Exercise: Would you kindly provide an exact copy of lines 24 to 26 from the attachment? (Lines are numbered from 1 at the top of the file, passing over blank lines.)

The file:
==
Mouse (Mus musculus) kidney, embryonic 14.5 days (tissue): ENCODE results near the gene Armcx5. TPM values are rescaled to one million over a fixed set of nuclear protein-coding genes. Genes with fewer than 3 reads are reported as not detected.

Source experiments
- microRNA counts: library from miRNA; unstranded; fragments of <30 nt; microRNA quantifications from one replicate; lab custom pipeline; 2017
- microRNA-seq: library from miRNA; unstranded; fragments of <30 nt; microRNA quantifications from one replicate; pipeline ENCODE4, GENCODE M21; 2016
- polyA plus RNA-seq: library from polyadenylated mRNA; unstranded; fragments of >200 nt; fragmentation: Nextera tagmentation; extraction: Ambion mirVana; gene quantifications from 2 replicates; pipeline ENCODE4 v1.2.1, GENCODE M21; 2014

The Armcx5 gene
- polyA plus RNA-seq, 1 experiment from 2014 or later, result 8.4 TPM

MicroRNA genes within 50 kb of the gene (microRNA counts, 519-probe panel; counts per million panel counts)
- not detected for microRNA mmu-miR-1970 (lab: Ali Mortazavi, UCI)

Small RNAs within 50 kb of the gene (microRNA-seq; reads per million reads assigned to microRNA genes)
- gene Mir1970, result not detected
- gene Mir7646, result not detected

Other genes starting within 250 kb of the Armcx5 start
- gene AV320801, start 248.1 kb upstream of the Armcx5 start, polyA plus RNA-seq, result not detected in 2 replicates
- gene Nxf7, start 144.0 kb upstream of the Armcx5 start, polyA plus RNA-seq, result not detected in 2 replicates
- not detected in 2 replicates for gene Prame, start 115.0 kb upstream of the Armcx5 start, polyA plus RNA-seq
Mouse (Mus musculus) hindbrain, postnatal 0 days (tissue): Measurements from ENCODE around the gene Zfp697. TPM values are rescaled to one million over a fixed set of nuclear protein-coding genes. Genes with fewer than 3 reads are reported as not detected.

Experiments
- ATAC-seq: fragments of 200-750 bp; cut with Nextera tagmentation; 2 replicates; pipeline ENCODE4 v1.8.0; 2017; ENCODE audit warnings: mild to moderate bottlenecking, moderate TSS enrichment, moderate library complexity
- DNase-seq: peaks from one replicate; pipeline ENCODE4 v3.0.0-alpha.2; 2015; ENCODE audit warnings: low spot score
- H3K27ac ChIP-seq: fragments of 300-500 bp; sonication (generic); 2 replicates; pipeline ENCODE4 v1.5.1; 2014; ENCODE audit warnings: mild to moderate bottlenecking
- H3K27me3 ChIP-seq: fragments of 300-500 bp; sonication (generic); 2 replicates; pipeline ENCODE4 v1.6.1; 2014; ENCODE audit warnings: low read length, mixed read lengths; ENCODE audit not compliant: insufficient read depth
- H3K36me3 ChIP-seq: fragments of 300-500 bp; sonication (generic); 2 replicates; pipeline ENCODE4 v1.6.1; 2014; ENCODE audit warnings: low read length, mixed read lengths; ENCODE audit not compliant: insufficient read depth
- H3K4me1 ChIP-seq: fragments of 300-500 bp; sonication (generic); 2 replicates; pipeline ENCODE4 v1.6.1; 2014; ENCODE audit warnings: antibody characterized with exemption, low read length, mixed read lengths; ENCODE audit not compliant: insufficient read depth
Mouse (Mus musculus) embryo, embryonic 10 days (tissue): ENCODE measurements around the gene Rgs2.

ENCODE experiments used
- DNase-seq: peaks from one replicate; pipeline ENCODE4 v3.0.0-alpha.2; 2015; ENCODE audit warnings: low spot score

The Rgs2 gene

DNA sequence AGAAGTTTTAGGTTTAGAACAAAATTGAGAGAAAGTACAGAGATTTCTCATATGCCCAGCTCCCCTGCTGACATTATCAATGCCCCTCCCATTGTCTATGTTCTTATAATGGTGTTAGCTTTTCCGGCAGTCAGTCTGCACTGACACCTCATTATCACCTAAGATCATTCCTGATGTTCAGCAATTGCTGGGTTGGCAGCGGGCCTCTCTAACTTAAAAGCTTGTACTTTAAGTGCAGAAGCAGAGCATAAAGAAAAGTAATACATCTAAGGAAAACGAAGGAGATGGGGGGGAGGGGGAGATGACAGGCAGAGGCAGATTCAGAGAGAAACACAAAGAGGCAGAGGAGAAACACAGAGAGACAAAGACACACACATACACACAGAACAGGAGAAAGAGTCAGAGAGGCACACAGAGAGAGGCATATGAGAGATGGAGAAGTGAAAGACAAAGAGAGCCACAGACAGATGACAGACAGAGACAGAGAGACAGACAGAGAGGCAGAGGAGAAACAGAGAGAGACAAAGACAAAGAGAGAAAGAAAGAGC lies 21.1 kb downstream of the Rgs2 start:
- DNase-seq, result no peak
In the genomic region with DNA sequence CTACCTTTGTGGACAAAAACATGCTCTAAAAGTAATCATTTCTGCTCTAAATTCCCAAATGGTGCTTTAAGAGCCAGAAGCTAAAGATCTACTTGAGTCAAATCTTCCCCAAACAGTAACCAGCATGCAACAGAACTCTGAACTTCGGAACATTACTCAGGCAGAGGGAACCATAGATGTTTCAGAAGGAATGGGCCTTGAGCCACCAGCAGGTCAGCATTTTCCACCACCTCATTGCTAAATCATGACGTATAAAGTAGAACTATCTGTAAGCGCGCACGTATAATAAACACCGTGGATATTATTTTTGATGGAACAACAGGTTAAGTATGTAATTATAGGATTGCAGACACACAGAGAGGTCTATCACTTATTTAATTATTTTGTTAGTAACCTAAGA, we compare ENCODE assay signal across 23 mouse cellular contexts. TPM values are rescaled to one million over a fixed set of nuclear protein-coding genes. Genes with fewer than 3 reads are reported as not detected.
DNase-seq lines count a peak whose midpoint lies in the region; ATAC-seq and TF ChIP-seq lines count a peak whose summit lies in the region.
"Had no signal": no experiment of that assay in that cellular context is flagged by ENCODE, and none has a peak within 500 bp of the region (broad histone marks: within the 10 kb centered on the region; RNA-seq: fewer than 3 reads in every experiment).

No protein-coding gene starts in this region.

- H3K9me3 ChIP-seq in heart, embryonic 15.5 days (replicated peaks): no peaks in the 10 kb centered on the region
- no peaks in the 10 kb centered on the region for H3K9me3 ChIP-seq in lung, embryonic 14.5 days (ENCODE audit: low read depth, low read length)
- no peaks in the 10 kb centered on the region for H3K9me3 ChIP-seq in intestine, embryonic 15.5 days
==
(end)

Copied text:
- H3K4me1 ChIP-seq: fragments of 300-500 bp; sonication (generic); 2 replicates; pipeline ENCODE4 v1.6.1; 2014; ENCODE audit warnings: antibody characterized with exemption, low read length, mixed read lengths; ENCODE audit not compliant: insufficient read depth
Mouse (Mus musculus) embryo, embryonic 10 days (tissue): ENCODE measurements around the gene Rgs2.

ENCODE experiments used